Image classification: Train the model on a data set called training set and then test using a data set which is disjoint from training set (most important).
Image retrieval: Given a query image, get the "closest" image to the query image from database. Now, the term "closest" can be with respect to color, shape, texture etc. So what decides "closest" - the feature vector of the image, which user calculates according to a algorithm designed to suit his needs.
Major difference between classification and retrieval: Classification needs labels for training data, retrieval does not. Retrieval is a purely distance distance-based approach.
Now, moving on to your question: This would not be termed as retrieval, because it is just telling me the class of the query image, not providing me with similar images. Now you might argue that what if I classify 100 images like these and out of 100 if 50 belong to a certain class then those can be viewed as similar images. Is this correct? The answer in my view is No. Consider an example where you have to classify images having cars vs. no cars. In case of (perfect) classification, all the 50 images will surely have cars. But in the case of (perfect) retrieval, all the 50 images will have either same color cars or small/big cars etc. This is the difference.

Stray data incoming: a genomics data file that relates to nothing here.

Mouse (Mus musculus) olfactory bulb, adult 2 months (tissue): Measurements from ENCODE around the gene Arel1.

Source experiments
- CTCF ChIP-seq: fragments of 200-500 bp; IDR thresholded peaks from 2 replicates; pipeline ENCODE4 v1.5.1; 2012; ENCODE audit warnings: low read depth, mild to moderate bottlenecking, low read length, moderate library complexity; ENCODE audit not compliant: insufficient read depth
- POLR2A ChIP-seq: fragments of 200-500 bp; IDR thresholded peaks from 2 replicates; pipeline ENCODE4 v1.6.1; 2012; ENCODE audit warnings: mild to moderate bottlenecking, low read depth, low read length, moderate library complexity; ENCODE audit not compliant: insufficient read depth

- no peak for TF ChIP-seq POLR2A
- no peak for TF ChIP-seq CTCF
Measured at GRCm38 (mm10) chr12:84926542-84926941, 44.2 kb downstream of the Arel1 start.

You can say that the top retrieved image can be taken as classification result. That is possible. But again, we have very powerful classification algorithms (for example, SVM, Random forest, Boosting, Multiple-instance learning etc.) but the case is not the same with retrieval (as far as my knowledge is concerned). Therefore, if you want to perform classification, you will not take the top result of retrieval, you will always use the dedicated algorithms for classification.
To summarize, a process is called retrieval if it does not need labels and it retrieves with respect to some attribute (color, texture, shape etc.). Classification is where you need labels and it is done with respect to category (for example, cars/no cars, people/no people, natural/man-made etc.).
I hope this clarifies your concept.